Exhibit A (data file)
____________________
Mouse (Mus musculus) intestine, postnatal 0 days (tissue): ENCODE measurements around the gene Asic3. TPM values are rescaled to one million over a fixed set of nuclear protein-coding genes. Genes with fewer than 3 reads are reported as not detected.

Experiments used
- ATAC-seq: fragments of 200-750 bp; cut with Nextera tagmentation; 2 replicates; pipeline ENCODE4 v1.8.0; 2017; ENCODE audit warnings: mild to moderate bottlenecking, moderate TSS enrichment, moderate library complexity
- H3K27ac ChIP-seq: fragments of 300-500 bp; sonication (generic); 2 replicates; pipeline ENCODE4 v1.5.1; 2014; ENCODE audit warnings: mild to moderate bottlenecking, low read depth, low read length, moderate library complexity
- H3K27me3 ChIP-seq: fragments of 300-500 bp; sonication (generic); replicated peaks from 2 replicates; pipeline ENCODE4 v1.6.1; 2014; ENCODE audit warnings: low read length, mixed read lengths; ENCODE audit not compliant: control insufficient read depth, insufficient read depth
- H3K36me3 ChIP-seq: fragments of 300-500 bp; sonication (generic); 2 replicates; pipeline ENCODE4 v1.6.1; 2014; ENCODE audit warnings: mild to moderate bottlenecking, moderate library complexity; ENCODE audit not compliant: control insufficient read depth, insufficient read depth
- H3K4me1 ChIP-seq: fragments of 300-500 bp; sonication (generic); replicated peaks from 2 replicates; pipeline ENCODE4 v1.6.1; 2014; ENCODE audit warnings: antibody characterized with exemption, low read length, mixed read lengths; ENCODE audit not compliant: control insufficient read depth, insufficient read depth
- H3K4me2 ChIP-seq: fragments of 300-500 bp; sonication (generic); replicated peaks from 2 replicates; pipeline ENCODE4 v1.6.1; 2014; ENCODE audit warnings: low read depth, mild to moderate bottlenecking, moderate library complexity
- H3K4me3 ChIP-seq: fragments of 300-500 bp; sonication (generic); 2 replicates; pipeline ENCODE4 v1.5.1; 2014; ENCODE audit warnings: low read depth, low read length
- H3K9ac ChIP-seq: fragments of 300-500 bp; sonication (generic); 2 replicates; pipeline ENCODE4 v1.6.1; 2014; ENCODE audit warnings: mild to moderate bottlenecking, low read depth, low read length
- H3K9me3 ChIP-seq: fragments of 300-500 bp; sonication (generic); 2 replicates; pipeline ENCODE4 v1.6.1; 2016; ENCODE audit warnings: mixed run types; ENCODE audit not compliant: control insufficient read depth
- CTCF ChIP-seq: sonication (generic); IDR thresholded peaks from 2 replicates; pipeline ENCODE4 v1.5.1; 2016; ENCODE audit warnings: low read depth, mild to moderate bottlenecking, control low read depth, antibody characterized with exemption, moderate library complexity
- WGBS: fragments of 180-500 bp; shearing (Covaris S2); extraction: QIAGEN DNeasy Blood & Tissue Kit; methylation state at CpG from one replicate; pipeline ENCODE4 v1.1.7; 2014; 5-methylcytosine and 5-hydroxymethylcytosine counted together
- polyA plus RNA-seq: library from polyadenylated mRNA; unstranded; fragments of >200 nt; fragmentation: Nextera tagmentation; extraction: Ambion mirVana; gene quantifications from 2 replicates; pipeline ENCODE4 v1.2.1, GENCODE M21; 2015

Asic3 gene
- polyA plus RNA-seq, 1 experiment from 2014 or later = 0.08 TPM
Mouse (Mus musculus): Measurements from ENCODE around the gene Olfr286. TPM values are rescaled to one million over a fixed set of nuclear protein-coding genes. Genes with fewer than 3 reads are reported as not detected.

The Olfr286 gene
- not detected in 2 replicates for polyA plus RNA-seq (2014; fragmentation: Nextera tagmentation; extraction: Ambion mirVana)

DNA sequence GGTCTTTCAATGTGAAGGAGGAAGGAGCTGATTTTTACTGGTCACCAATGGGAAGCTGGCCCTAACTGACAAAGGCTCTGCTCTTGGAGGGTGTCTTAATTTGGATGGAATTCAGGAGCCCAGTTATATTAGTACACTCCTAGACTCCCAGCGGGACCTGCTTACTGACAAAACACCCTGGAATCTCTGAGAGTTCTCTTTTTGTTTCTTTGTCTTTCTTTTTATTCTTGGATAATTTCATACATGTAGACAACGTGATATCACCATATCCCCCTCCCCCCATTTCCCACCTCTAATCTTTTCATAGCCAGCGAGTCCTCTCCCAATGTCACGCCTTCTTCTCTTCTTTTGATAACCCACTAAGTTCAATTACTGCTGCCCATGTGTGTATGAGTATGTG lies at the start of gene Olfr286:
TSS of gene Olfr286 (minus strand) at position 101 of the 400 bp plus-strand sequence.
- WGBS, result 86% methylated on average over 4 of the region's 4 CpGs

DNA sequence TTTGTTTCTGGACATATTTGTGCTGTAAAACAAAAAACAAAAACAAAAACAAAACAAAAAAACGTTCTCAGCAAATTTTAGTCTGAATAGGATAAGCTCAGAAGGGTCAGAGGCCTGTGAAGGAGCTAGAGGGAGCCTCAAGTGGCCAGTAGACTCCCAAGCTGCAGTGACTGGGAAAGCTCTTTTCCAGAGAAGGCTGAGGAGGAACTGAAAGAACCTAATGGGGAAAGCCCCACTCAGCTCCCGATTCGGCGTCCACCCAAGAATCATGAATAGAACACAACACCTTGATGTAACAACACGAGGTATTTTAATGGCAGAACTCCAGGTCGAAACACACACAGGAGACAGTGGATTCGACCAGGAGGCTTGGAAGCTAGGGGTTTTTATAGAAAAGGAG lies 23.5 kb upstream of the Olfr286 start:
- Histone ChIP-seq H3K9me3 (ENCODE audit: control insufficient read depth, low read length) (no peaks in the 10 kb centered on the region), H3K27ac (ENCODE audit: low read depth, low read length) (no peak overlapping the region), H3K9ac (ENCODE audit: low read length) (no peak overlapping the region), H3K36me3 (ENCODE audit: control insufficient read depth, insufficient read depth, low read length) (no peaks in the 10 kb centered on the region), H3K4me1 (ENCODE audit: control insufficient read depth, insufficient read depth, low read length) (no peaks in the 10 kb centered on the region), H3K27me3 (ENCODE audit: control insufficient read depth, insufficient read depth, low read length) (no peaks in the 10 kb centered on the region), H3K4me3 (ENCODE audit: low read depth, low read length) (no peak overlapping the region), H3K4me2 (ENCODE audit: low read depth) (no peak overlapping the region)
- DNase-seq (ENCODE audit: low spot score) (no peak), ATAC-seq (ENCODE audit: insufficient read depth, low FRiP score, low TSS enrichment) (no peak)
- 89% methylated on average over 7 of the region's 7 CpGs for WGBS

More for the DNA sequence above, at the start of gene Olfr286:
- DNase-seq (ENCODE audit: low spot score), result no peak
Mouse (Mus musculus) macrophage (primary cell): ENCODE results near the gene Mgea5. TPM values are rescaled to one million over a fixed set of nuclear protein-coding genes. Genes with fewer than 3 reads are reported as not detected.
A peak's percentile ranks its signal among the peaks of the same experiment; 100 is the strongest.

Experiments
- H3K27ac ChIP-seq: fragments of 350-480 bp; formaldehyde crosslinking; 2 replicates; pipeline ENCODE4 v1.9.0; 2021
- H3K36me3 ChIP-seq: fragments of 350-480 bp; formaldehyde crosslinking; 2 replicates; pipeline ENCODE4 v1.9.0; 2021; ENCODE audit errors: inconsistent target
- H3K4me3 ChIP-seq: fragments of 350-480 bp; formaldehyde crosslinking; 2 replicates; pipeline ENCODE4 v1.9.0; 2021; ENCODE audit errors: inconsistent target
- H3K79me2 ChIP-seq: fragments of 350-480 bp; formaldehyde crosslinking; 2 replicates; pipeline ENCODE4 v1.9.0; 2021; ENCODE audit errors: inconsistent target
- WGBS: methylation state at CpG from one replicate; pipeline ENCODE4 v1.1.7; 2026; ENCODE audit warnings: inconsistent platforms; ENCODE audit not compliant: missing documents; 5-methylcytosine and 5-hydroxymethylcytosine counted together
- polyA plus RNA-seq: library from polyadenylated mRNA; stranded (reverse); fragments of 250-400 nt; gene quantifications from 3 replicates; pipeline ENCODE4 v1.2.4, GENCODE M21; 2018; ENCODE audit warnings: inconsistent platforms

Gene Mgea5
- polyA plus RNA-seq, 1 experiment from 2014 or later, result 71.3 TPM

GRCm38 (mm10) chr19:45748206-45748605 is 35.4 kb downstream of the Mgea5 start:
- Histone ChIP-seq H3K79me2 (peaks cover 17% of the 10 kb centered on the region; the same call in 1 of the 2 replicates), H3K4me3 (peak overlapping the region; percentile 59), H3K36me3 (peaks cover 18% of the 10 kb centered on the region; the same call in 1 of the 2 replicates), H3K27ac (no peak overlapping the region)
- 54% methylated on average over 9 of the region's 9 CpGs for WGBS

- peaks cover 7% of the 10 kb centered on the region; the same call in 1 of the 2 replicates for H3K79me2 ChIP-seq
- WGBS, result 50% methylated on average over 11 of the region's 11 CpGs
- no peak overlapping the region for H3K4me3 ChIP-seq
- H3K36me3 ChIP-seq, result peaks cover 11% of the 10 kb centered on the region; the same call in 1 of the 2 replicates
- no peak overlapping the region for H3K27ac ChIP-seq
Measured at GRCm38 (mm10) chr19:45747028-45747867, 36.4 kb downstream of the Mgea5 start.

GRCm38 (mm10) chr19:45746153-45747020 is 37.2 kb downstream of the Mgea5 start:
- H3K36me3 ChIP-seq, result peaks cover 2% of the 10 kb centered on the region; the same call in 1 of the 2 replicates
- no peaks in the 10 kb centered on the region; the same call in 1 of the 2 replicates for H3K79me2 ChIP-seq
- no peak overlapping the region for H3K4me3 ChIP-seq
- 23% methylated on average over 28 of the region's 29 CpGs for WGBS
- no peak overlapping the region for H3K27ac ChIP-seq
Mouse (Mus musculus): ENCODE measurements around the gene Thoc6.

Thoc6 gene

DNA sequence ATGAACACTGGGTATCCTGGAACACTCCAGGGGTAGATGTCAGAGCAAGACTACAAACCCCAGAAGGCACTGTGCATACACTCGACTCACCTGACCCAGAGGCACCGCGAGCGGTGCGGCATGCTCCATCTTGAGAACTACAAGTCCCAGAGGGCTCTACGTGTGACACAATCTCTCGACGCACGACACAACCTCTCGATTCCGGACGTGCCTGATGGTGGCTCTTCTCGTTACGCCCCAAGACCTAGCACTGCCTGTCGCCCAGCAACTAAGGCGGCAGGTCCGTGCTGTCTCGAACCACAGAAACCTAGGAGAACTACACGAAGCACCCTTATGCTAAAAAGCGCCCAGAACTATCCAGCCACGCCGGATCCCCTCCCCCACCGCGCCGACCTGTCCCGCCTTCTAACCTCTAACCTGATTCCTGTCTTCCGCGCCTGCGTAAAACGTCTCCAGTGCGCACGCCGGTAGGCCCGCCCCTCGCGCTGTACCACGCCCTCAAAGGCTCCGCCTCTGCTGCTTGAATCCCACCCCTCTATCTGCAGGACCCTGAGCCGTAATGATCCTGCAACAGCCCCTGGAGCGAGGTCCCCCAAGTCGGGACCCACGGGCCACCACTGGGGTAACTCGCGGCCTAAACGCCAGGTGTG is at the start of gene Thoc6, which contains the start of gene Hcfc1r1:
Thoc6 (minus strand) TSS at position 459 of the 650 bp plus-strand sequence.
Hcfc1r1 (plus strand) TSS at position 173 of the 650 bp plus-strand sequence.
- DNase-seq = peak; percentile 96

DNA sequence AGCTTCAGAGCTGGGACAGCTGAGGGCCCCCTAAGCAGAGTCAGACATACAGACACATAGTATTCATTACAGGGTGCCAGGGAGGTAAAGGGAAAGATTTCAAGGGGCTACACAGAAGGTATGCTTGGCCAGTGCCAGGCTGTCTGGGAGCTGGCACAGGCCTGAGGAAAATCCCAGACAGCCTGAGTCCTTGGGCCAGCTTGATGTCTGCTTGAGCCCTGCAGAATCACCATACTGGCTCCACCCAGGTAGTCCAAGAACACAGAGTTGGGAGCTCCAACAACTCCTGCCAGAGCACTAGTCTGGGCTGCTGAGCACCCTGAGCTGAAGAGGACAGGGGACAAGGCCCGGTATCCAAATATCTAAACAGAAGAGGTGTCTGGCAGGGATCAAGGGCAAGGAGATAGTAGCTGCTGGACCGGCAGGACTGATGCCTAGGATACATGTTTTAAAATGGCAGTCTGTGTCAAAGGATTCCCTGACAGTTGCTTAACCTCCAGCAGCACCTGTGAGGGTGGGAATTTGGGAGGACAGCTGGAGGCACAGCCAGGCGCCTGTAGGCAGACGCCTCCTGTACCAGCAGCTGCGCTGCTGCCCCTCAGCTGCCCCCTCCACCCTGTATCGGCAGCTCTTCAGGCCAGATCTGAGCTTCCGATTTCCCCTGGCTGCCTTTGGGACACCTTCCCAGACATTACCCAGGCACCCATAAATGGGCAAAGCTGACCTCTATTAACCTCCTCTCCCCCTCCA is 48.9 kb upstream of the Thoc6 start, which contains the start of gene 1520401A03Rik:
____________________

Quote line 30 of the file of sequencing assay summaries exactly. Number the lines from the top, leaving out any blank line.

A peak's percentile ranks its signal among the peaks of the same experiment; 100 is the strongest.